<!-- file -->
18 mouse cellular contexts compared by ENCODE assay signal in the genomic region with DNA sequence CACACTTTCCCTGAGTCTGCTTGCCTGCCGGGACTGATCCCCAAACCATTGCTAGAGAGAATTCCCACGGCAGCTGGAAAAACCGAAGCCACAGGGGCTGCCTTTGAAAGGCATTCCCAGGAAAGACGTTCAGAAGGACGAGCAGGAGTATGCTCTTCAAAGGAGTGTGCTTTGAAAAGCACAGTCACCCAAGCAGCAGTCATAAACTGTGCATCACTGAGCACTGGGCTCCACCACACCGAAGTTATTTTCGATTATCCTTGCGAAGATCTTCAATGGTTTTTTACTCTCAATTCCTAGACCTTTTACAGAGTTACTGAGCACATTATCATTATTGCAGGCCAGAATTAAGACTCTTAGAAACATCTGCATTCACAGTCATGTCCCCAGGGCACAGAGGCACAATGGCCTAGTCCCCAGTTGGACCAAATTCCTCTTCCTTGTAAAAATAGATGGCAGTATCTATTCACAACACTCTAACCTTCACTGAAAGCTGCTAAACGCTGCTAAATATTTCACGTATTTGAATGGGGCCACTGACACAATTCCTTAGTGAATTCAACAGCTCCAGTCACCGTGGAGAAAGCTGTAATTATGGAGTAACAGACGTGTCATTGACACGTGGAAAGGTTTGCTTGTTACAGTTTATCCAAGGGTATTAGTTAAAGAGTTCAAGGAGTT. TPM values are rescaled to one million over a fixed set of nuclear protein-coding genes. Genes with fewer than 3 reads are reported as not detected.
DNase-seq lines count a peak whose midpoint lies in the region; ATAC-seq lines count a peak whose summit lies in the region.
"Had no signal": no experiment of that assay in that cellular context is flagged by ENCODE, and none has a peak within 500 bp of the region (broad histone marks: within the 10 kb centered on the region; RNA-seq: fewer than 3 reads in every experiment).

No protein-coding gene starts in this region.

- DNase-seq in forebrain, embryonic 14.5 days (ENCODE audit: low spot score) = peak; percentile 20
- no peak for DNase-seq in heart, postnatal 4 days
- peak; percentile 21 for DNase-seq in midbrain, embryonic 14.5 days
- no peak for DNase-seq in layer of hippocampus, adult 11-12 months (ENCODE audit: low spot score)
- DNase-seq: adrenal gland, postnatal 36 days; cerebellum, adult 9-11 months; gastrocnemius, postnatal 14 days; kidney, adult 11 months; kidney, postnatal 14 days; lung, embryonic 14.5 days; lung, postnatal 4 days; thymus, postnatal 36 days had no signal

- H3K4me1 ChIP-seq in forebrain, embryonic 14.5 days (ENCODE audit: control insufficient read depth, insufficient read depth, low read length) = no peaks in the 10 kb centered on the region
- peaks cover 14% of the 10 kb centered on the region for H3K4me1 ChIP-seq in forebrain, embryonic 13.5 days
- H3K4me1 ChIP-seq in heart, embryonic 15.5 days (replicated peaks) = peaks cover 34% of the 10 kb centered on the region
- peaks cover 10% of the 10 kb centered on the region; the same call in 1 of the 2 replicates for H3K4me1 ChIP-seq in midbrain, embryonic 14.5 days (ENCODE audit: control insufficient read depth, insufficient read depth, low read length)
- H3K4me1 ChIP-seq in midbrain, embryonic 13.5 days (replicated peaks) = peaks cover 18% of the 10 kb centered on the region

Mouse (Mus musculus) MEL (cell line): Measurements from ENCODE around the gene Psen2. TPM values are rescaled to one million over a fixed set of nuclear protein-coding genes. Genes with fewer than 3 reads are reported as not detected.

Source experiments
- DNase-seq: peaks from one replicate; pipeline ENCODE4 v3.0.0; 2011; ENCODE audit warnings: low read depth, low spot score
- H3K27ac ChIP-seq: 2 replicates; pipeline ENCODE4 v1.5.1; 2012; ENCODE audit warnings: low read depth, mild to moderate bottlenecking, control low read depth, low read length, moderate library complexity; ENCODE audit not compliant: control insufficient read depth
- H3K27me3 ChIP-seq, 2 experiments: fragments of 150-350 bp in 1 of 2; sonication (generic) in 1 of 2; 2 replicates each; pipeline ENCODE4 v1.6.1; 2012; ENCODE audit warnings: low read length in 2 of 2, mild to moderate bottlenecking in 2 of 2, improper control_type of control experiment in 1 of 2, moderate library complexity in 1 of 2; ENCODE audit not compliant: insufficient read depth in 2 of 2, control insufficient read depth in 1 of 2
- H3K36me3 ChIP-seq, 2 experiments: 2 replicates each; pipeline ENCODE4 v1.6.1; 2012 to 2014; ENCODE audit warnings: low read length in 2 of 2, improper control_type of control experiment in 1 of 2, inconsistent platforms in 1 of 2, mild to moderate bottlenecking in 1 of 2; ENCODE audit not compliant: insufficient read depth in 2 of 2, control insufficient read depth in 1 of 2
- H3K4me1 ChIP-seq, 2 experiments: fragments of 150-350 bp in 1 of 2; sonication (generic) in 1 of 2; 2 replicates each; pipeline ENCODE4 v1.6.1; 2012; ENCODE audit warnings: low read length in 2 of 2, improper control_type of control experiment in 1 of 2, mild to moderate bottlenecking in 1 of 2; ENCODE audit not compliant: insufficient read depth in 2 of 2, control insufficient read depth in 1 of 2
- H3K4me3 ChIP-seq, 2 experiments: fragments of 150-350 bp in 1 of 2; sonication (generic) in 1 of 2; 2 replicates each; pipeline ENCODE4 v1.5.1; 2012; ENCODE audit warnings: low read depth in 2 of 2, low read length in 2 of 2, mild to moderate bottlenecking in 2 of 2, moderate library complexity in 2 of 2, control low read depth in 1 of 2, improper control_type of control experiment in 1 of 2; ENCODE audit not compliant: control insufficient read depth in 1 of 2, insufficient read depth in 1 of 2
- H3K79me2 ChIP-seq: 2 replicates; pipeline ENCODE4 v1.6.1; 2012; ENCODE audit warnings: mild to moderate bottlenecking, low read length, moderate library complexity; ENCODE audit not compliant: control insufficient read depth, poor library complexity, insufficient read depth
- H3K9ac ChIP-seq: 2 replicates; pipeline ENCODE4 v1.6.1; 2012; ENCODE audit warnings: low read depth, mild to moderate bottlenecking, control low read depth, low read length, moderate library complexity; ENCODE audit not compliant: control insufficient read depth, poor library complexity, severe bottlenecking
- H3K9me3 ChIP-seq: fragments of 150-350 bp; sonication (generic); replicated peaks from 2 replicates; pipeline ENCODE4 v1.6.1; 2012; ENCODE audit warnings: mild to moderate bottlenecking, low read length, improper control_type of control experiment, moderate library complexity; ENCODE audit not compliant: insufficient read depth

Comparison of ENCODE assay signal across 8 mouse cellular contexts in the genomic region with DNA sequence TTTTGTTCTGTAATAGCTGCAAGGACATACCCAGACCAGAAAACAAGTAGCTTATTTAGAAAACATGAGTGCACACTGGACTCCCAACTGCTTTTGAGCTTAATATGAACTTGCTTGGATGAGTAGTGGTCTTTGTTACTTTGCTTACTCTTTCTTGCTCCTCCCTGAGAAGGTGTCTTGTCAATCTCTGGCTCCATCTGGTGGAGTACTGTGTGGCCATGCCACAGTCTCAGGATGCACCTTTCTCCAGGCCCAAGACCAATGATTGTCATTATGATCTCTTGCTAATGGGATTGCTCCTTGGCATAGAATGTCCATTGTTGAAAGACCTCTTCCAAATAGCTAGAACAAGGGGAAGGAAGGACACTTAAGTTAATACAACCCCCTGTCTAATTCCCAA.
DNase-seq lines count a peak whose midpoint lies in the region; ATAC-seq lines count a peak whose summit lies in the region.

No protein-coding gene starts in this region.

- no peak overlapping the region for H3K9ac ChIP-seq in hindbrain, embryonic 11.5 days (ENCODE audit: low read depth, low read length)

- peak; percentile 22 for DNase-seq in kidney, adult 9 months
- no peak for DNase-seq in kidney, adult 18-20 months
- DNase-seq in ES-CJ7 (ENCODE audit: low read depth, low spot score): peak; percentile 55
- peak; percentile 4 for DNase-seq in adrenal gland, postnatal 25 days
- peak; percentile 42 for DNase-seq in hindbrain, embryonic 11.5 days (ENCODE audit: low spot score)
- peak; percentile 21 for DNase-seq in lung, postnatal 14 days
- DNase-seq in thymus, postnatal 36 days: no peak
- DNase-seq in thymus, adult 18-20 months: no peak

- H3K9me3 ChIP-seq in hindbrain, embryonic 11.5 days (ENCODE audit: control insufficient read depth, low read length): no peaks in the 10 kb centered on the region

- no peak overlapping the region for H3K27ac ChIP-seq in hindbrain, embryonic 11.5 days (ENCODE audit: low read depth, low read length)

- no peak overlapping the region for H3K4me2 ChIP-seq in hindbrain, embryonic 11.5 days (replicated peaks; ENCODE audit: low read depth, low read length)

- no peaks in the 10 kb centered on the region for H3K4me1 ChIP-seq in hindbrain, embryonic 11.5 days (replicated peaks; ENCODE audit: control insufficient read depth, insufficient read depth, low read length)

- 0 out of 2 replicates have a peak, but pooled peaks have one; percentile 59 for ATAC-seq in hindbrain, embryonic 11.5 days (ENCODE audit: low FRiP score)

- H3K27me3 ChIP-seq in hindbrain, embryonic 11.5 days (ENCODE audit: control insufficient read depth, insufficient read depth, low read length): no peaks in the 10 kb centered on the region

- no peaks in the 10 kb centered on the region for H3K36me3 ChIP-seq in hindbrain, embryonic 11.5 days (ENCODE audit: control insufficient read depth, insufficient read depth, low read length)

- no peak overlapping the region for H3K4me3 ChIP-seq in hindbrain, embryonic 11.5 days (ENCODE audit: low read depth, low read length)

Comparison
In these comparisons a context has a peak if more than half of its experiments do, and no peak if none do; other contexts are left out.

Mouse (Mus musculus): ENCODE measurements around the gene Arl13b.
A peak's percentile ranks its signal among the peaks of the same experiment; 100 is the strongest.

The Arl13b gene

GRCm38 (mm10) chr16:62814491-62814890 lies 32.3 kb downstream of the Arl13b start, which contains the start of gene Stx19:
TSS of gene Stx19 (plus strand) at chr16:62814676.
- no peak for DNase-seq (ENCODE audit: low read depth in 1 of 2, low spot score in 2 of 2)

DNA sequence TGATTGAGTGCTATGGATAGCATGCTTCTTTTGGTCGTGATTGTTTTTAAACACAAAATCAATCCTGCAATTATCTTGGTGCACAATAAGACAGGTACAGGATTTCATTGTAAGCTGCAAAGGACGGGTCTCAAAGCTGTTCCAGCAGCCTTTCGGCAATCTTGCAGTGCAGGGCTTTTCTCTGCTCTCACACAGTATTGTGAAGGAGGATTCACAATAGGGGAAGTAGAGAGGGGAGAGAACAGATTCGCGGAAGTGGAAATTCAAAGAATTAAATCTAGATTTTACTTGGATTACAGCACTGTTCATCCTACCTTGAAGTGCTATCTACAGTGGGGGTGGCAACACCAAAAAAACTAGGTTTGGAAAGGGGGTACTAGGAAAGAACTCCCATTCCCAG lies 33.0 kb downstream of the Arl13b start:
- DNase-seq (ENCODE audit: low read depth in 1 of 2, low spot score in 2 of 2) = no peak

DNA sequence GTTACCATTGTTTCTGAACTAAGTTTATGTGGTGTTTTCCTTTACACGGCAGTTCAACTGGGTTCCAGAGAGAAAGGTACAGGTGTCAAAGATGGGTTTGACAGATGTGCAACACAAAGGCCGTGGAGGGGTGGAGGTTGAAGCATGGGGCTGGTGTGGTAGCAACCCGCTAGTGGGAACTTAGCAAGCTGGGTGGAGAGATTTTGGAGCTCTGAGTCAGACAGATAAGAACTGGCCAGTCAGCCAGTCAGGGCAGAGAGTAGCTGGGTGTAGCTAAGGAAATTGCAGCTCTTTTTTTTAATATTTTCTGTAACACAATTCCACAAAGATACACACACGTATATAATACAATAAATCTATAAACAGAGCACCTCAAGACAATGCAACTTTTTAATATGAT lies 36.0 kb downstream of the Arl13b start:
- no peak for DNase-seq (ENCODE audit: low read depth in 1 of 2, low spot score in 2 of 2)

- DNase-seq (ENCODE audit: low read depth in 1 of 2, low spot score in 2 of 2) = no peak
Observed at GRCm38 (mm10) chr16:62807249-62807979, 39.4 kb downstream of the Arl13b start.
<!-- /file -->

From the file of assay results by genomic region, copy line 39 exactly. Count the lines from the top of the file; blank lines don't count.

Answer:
- no peak overlapping the region for H3K27ac ChIP-seq in hindbrain, embryonic 11.5 days (ENCODE audit: low read depth, low read length)